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303 High dose Intravenous Melatonin for Augmentation of Hypothermic Neuroprotection Leads to Hypotension
  1. M Ezzati,
  2. S Faulkner,
  3. K Broad,
  4. NJ Robertson
  1. Institute for Women’s Health, University College London, London, UK


Background Therapeutic hypothermia provides neuroprotection in infants with moderate to severe neonatal encephalopathy, however further treatments are necessary as hypothermic neuroprotection is not absolute.

Aim To assess the effect on mean arterial blood pressure of high dose intravenous melatonin (20, 10, 5 mg/kg) administered 10 minutes after hypoxia-ischemia.

Methods Male piglets underwent a hypoxic-ischemic insult and were then commenced on different doses of intravenous melatonin. Physiological measures such as mean arterial blood pressure and heart rate were measured. Hypothermia (core temperature 33.5°C) was induced at 2–26h after hypoxia-ischemia.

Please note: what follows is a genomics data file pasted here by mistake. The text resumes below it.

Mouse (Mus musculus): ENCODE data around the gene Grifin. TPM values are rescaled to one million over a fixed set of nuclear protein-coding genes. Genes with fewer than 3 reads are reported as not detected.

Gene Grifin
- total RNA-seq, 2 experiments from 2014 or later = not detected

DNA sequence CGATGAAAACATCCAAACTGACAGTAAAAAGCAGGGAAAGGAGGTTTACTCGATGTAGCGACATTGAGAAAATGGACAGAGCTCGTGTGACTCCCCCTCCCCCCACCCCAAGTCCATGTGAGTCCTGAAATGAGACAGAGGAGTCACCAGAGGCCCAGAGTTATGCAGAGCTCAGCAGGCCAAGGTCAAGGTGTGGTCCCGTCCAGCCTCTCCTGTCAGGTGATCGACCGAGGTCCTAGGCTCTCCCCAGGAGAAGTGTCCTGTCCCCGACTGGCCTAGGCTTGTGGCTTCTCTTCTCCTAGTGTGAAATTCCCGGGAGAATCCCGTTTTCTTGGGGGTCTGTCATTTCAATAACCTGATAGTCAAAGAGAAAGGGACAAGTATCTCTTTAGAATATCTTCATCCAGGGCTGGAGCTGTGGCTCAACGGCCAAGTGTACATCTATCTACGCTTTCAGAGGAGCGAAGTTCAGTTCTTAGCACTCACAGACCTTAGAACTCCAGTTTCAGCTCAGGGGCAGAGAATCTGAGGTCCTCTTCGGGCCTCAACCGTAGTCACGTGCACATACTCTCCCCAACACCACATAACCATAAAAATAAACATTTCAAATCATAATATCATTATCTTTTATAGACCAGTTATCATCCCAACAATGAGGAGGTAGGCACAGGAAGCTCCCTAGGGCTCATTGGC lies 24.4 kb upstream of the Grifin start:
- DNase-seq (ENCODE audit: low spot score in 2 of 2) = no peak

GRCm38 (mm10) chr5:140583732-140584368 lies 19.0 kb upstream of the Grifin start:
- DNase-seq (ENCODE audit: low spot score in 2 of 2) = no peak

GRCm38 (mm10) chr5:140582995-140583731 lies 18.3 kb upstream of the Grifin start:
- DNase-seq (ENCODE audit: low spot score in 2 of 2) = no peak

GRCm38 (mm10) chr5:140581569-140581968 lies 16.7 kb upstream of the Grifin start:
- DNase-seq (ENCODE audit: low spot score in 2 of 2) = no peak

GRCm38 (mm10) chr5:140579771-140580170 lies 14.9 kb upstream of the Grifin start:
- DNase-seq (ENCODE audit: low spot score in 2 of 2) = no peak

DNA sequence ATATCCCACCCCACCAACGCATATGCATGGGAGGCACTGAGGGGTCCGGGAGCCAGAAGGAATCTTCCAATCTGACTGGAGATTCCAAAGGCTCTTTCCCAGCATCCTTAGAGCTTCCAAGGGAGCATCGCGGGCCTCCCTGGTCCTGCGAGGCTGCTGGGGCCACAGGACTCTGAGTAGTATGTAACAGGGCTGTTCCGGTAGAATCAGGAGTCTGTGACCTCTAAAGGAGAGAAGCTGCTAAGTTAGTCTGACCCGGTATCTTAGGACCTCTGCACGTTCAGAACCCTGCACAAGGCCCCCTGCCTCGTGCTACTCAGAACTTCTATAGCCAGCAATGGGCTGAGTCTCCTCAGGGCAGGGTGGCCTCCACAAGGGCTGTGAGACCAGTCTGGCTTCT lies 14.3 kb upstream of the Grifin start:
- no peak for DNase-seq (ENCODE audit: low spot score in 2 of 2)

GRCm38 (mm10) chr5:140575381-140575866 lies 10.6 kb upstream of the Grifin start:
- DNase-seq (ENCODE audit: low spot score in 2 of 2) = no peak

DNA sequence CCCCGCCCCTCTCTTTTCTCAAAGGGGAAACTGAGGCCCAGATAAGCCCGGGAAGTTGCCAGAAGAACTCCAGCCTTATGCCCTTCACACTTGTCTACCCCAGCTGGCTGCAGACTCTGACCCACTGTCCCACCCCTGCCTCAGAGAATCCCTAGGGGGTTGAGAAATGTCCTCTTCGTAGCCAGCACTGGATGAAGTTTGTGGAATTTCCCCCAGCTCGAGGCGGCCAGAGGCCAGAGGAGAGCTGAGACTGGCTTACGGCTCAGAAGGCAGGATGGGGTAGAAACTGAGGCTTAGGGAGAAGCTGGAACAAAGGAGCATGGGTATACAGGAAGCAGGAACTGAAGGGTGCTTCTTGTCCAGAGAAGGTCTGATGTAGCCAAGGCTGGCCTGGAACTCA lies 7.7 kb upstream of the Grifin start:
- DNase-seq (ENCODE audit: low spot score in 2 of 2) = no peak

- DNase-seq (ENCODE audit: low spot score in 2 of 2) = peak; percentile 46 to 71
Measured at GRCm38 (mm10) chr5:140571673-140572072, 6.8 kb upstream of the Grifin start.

Results 20mg/kg melatonin induced a rapid reduction in blood pressure beginning at 1 hour following its administration (1–3h post administration; mean arterial blood pressure was reduced from 60 to 24mm Hg). 10mg/kg induced a gradual reduction in blood pressure at 1 hour post administration (1–4h post administration; mean arterial blood pressure was reduced from 55 to 31mm Hg). However treatment with either 0 or 5 mg/kg melatonin had no effect on mean arterial blood pressure.

Abstract 303 Figure 1

Effect of different Melatonin doses on mean BP

Conclusion Intravenous doses of melatonin (>5mg/kg) lead to hypotension following a hypoxic-ischemic insult when combined with hypothermia. Future pre-clinical studies of augmented hypothermic neuroprotection should be conducted using melatonin doses of 5mg/kg or less.

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